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Sort of like the results of a fad diet

Stock value of Orexigen rises and falls based on news of weight-loss drug

Stock of San Diego biotech Orexigen Therapeutics, which produces a weight-loss product, Contrave, has had a full ride in a short time. The Food and Drug Administration (FDA) is irate over the company's release of information from a testing procedure for possible cardiac side effects of Contrave.

A Food and Drug Administration official has told Forbes magazine that the information released by Orexigen was probably "unreliable," "misleading," and "likely false." The company could face fines, civil penalties, and even the withdrawal of Contrave from the market.

On Monday, March 2, Orexigen stock closed at $5.79. On Tuesday, the company, in patent and Securities and Exchange Commission filings, stated that Contrave actually reduced the risk of heart attacks and cardiovascular problems. The stock zoomed, and by Wednesday, March 4, was up to $8.49. After the tongue-lashing by the FDA official, the stock dropped 5.65 percent today, and then another 17.48 percent in after-hours trading, down to $6.61. Now, investors are nervous over Orexigen's breaking of protocol requiring that interim analysis data must remain confidential, even within a company.

The case may be reminiscent of a 2009 misadventure by another local biotech, Sequenom. The company hyped its prenatal test for Down syndrome. But investigations revealed the company's testing procedures were flawed. The chief executive was fired, as was Elizabeth Dragon, senior vice president of research and development, and several other top executives. Dragon was charged by the Securities and Exchange Commission with lying to the public about the Down syndrome tests's accuracy. She died in 2011. The company settled a $14 million shareholder suit.

Note: In mid-February, Don Bauder entered the intensive-care ward of a hospital with a severe case of flu and pneumonia. After four days there, he spent five days in other hospital rooms. He wishes to thank all those who sent him messages. He may be convalescing for another month. He will resume submitting items regularly when he has fully recovered.

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Stock of San Diego biotech Orexigen Therapeutics, which produces a weight-loss product, Contrave, has had a full ride in a short time. The Food and Drug Administration (FDA) is irate over the company's release of information from a testing procedure for possible cardiac side effects of Contrave.

A Food and Drug Administration official has told Forbes magazine that the information released by Orexigen was probably "unreliable," "misleading," and "likely false." The company could face fines, civil penalties, and even the withdrawal of Contrave from the market.

On Monday, March 2, Orexigen stock closed at $5.79. On Tuesday, the company, in patent and Securities and Exchange Commission filings, stated that Contrave actually reduced the risk of heart attacks and cardiovascular problems. The stock zoomed, and by Wednesday, March 4, was up to $8.49. After the tongue-lashing by the FDA official, the stock dropped 5.65 percent today, and then another 17.48 percent in after-hours trading, down to $6.61. Now, investors are nervous over Orexigen's breaking of protocol requiring that interim analysis data must remain confidential, even within a company.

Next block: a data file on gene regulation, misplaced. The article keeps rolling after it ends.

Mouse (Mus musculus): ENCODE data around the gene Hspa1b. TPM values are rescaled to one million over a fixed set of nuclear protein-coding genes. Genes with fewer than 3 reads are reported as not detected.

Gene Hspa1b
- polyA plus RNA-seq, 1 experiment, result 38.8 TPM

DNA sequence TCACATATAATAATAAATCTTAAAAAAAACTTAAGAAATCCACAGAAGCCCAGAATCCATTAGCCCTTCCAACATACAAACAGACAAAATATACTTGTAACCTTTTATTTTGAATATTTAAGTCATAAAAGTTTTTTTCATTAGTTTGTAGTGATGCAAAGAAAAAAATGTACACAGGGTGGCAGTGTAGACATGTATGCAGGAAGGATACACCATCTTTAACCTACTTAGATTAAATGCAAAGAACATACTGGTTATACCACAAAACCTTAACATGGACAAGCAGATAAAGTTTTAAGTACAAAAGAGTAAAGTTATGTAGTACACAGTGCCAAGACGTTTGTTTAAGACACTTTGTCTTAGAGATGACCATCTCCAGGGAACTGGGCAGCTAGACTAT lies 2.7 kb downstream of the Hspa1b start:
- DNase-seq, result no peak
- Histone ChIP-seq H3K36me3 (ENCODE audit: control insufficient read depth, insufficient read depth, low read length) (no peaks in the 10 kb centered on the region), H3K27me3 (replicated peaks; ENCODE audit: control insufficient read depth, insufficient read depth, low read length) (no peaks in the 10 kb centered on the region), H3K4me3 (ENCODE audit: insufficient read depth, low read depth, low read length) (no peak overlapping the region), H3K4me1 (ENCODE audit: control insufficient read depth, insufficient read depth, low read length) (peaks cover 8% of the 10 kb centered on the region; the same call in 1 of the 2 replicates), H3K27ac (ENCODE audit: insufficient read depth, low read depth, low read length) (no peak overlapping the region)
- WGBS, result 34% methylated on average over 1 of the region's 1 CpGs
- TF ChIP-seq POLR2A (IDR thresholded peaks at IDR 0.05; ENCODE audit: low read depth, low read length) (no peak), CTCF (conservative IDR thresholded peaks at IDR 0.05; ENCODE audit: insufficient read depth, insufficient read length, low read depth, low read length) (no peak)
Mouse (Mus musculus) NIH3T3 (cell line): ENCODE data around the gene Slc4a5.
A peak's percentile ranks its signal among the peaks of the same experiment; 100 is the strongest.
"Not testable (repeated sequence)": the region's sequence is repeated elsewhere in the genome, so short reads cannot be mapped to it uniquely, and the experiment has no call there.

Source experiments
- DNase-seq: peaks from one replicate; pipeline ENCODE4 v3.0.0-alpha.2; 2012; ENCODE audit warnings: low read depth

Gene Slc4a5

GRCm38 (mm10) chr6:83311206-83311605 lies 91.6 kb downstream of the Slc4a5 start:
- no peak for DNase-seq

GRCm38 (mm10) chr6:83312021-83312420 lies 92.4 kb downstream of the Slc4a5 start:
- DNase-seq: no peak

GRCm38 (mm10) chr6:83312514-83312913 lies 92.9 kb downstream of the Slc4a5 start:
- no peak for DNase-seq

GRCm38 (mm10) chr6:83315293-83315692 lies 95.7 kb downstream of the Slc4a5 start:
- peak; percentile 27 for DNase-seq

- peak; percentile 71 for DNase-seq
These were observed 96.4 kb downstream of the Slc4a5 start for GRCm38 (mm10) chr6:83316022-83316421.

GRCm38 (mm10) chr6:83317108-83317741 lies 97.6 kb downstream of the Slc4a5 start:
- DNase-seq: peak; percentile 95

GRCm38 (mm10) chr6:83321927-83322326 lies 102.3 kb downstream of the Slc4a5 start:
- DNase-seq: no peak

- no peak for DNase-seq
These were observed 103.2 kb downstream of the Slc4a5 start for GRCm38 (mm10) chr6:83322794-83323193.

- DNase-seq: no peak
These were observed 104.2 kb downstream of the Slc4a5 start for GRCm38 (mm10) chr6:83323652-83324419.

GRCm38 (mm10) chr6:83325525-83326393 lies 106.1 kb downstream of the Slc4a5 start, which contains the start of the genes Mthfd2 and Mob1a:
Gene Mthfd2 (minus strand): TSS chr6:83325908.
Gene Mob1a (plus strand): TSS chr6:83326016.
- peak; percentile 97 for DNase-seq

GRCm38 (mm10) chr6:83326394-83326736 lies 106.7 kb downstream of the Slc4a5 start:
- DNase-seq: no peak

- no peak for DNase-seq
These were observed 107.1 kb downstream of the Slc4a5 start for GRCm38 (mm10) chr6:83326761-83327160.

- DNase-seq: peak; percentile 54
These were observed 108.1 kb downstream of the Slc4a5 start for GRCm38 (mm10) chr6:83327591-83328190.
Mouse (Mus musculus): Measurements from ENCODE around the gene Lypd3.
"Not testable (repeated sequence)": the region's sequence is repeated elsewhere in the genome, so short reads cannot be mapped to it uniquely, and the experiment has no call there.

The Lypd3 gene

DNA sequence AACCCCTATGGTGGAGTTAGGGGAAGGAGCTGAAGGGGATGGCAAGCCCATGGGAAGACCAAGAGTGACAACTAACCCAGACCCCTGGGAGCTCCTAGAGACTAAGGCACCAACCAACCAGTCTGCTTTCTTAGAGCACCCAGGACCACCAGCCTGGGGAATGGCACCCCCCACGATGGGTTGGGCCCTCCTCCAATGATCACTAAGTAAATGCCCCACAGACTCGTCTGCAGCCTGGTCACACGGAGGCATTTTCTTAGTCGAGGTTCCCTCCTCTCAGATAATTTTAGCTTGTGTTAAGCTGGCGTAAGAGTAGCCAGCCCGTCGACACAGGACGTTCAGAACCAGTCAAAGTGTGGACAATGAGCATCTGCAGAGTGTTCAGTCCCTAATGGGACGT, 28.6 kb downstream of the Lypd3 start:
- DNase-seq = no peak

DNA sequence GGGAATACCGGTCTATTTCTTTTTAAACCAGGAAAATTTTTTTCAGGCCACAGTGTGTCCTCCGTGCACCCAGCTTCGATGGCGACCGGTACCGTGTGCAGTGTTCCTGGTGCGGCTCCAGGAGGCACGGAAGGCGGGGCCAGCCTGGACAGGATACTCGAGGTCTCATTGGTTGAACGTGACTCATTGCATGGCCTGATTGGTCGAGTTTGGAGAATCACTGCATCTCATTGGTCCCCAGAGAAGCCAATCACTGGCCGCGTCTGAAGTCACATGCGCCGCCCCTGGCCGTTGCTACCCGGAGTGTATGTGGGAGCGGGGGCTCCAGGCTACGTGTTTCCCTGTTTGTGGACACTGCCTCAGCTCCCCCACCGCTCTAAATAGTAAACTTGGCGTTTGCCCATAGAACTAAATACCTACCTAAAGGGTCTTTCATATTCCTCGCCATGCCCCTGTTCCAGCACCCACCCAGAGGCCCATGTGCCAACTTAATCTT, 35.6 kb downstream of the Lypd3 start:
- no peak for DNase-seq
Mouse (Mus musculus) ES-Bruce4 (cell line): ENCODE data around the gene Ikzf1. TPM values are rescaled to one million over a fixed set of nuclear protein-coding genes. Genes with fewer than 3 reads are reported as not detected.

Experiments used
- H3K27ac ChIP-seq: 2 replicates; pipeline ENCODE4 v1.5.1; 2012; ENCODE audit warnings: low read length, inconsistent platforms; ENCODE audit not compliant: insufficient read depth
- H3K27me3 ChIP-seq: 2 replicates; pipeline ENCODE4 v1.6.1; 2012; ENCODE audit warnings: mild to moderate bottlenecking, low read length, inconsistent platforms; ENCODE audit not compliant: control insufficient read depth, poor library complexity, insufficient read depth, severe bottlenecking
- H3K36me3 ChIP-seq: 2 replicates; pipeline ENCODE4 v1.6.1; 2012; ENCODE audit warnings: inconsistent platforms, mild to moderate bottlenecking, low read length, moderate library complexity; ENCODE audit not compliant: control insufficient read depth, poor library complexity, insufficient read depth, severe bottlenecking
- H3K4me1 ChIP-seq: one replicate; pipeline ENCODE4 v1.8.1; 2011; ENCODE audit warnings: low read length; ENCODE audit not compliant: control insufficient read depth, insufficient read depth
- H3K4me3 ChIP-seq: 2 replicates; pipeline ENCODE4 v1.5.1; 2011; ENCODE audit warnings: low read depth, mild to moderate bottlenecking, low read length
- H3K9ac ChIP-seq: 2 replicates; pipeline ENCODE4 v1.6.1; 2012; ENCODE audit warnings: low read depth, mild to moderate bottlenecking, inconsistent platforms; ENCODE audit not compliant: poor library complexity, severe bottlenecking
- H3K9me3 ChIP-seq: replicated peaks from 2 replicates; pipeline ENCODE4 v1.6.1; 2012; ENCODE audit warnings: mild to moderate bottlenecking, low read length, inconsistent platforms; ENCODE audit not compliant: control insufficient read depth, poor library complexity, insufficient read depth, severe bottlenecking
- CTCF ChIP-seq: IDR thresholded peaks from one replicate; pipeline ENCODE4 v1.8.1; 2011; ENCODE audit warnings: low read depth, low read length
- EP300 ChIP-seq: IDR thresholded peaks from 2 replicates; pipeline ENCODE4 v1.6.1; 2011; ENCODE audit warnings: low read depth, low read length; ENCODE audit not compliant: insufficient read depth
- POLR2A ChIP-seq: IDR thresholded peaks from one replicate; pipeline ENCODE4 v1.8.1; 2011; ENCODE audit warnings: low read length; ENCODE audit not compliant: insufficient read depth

The case may be reminiscent of a 2009 misadventure by another local biotech, Sequenom. The company hyped its prenatal test for Down syndrome. But investigations revealed the company's testing procedures were flawed. The chief executive was fired, as was Elizabeth Dragon, senior vice president of research and development, and several other top executives. Dragon was charged by the Securities and Exchange Commission with lying to the public about the Down syndrome tests's accuracy. She died in 2011. The company settled a $14 million shareholder suit.

Note: In mid-February, Don Bauder entered the intensive-care ward of a hospital with a severe case of flu and pneumonia. After four days there, he spent five days in other hospital rooms. He wishes to thank all those who sent him messages. He may be convalescing for another month. He will resume submitting items regularly when he has fully recovered.

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Comments
17

Good to see a column! Good to know Don Bauder's out of the hospital -- a place to leave asap, no matter the comely and solicitous nurses -- and recuperating. It's springtime, nearly, and that should help your full recovery. Thanks for letting readers know what you've been up to: we have missed you and many were worried by your absence from these pages. No need to reply, please, and no relapses!

March 5, 2015

I've been following biotech developments and the FDA for a few decades now. My advice is to believe nobody. Biotech firms want to make money- be cautious about their claims. The FDA exists to protect the very large companies that they 'supervise'- don't believe anything they say regarding them. Try to find independent studies of whatever interests you that aren't paid for by someone with a financial interest in that area. (It's not easy)

Best wishes, Don.

March 6, 2015

The only weight loss program that works in DIET and EXCERCIZE. While a few people have medical conditions which affect weight most fat people eat the wrong things, and eat too much and do not exercise enough or at all. The best low impact exercise is swimming and the next best is walking. Portion control is the most important aspect of eating. Learn to read labels and understand which ingredients are good and which are bad. Also understand that restaurants cook for taste not for health. Learn to cook and learn what to eat when you go out. All the stupid pills and other crap will not get the fat off only diet and exercise.

March 6, 2015

My theory (admittedly unscientific and based purely on my own gut feel) is this: